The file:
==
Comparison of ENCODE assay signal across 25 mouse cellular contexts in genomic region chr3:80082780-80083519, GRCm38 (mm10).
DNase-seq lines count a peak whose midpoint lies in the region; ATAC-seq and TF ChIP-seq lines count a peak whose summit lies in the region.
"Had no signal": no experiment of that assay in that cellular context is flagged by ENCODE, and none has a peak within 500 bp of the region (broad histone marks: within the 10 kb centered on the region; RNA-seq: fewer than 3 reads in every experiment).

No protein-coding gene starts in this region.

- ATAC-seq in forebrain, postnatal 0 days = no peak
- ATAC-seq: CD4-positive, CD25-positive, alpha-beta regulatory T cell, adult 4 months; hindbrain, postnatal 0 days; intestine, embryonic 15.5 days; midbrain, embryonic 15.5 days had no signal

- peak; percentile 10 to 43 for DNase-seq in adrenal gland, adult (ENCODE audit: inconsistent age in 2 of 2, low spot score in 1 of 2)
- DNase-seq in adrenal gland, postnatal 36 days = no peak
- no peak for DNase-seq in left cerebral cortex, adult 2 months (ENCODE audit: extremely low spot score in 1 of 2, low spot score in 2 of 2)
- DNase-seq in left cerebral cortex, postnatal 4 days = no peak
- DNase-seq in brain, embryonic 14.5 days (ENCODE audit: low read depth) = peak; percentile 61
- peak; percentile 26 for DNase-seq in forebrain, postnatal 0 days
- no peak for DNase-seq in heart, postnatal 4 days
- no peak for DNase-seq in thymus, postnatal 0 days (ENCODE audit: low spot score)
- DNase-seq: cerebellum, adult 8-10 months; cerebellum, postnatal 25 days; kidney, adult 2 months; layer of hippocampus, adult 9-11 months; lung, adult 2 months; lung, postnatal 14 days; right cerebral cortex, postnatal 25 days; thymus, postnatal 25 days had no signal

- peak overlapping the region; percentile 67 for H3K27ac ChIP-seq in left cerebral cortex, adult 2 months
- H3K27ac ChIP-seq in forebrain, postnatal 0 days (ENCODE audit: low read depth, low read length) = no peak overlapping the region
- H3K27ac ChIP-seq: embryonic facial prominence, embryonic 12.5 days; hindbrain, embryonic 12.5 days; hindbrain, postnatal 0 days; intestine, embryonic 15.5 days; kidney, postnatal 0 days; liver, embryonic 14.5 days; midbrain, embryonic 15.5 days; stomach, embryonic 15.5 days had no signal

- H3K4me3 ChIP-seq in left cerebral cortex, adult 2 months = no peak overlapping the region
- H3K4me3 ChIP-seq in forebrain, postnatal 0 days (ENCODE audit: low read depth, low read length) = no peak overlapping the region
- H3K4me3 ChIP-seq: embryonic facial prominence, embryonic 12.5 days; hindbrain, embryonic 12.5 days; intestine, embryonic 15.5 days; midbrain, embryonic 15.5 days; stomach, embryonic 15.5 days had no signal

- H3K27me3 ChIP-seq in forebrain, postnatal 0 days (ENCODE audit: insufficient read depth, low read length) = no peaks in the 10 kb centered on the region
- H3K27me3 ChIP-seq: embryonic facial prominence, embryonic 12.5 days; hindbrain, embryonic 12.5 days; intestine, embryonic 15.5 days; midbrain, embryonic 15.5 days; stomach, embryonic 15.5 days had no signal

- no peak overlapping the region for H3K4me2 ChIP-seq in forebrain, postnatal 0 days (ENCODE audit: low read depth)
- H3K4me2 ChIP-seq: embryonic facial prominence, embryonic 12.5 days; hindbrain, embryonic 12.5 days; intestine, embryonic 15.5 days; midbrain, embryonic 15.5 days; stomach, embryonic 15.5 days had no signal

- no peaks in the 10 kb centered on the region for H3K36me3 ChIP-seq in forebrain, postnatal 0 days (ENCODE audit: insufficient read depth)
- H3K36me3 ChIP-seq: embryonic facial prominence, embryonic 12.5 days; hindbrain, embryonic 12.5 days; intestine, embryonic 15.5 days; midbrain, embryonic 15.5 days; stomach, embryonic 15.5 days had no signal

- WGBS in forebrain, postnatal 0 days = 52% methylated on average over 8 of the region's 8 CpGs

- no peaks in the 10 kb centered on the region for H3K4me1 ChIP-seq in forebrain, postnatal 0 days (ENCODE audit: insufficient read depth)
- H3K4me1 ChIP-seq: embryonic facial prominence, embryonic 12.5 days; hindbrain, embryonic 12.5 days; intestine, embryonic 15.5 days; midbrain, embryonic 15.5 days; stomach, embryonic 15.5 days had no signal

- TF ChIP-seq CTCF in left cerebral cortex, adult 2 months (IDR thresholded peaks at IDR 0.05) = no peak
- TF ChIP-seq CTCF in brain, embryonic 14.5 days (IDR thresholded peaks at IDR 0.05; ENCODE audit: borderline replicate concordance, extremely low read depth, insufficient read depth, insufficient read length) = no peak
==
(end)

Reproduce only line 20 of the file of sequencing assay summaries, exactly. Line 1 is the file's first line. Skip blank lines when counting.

- H3K4me3 ChIP-seq in forebrain, postnatal 0 days (ENCODE audit: low read depth, low read length) = no peak overlapping the region